It is very important to check yourself, with or without a stroke in your medical history.
“I suffered a cerebral venous thrombosis in 2011 (I was 34 years old)…I was a journalist, editor of a weekly magazine…I did not have the time nor patience to practice sport…In addition to stress and sedentary lifestyle, also the use of oral contraceptives contributed – in the opinion of doctors – to my stroke” (Female stroke survivor in 2011, Portugal)
After a person survives a stroke, no matter how severe or mild, he/she will be a stroke survivor for the rest of the life. That does not mean that the fight is over. Nor does it mean that the only thing left to do is go to rehabilitation centres and stick to your prescribed treatment. It means regular visits to the doctor to make sure the rest of your body is functioning properly, so stroke does not reoccur.
Approximately 15% of stroke survivors experience another stroke within 6 months after the initial one and in most cases it is much more severe. What happens to stroke survivors after hospital discharge?
The state of one’s health changes daily and what was prescribed immediately following a stroke is not necessarily appropriate after a certain period. This is why stroke survivors need to monitor their health and progress weekly, if not daily, with their local physician. So apart from the daily routine of checking one’s blood pressure and sticking to the prescribed treatment, a stroke survivor needs not only to visit their local physician on a regular basis, but also their neurologist every six months.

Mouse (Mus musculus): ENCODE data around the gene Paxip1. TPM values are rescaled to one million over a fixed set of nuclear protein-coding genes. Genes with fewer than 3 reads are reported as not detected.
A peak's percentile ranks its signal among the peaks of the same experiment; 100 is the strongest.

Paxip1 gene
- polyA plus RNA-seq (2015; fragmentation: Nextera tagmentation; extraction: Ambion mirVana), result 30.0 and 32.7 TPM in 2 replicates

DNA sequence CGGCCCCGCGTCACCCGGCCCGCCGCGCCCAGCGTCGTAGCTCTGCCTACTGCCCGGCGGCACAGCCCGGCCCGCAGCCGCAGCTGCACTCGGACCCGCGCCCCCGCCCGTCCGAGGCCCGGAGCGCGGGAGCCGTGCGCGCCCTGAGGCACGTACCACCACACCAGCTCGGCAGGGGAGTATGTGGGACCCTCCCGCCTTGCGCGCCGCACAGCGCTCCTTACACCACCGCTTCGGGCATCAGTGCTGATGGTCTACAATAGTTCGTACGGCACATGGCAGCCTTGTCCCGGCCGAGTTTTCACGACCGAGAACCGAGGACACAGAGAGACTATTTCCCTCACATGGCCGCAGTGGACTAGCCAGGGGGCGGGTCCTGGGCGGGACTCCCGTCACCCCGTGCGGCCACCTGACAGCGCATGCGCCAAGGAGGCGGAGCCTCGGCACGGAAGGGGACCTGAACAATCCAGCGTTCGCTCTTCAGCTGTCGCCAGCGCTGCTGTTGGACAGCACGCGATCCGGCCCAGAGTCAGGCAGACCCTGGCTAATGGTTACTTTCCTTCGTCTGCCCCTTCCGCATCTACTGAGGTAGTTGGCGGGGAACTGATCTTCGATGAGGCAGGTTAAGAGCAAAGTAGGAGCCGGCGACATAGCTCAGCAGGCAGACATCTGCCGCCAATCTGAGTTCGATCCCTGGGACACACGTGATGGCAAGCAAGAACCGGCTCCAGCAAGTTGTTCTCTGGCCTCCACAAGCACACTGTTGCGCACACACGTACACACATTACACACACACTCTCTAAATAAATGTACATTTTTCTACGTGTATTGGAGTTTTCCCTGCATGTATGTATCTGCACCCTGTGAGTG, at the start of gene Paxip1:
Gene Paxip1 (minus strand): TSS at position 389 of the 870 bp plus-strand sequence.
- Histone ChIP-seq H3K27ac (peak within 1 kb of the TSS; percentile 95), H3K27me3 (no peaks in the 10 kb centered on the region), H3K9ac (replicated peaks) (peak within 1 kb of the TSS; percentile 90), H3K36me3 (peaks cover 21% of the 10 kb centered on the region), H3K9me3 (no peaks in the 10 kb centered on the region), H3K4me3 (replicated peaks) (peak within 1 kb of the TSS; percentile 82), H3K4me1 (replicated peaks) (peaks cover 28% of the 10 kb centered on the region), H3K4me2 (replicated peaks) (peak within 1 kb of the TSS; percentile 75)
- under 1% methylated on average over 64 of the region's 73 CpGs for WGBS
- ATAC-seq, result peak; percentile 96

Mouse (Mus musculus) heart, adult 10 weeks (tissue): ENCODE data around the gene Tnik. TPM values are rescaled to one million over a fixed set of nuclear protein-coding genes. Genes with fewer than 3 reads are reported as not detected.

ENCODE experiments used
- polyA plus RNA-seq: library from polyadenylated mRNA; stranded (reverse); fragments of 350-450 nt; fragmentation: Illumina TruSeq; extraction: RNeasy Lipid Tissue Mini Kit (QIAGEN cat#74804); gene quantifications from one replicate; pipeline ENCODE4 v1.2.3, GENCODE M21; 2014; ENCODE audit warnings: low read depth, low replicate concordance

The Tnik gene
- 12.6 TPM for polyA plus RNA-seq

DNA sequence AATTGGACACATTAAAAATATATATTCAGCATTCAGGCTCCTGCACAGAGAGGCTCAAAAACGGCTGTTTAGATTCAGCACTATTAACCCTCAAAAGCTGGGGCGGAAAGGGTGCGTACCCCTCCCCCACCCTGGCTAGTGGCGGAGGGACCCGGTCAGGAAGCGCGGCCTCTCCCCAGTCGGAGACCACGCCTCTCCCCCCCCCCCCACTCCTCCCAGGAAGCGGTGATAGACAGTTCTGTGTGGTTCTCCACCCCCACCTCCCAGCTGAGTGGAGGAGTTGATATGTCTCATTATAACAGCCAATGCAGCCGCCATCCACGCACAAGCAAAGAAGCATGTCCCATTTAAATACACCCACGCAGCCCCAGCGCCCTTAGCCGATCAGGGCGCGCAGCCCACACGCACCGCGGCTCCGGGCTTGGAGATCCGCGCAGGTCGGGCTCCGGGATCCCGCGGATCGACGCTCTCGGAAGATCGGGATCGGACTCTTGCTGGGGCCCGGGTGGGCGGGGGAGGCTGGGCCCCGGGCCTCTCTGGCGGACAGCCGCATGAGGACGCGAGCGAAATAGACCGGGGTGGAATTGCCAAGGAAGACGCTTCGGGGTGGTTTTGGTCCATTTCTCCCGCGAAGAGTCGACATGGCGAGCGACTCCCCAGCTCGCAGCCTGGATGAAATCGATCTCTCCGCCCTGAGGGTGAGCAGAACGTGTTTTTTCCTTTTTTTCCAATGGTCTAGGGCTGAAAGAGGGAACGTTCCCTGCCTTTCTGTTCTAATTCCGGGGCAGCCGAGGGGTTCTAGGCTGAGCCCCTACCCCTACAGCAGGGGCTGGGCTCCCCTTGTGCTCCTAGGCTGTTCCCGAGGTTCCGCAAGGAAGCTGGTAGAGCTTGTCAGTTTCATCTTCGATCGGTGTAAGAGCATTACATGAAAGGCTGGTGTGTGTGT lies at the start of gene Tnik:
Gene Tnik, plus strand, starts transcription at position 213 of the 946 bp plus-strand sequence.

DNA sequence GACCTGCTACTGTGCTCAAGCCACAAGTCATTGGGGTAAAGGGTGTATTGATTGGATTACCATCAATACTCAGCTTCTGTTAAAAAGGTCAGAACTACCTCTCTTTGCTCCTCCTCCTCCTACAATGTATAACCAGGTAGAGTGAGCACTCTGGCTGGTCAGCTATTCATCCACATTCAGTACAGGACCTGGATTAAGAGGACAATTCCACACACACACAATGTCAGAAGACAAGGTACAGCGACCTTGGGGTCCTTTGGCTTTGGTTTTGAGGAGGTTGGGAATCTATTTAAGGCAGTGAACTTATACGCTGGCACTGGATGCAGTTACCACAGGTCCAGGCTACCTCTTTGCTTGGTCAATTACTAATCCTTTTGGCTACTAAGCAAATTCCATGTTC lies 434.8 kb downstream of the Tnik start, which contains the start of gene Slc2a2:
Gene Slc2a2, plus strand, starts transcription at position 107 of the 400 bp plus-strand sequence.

Just like a healthy person needs to check their health every 6 months, so does a stroke survivor. The only difference is that with a healthy person the check-up is done to prevent a disease, and in case of the stroke survivor the major purpose of the regular doctor’s visit is to exclude the possibility of another stroke. Apart from the blood analysis, and blood pressure, the doctor will order a brain scan, to see if there are any dangers of blood clots forming or weaknesses of veins, but also re-evaluate the rehabilitation plan.
Not every stroke survivor rehabilitates to the same extent, or at same pace. Some take longer to regain their health, some take quicker. And some never regain their health in full. Of all the survivors around 60% continue to live independently in their community, while 40% are left dependent. The 6-month assessment visits tell the doctor, and the survivor if the initial treatment plan is working or if it needs adjusting, so that the survivor can get back on his/her feet as soon as possible. And if not, what kind of help can he/she get according to his/her recovery possibilities.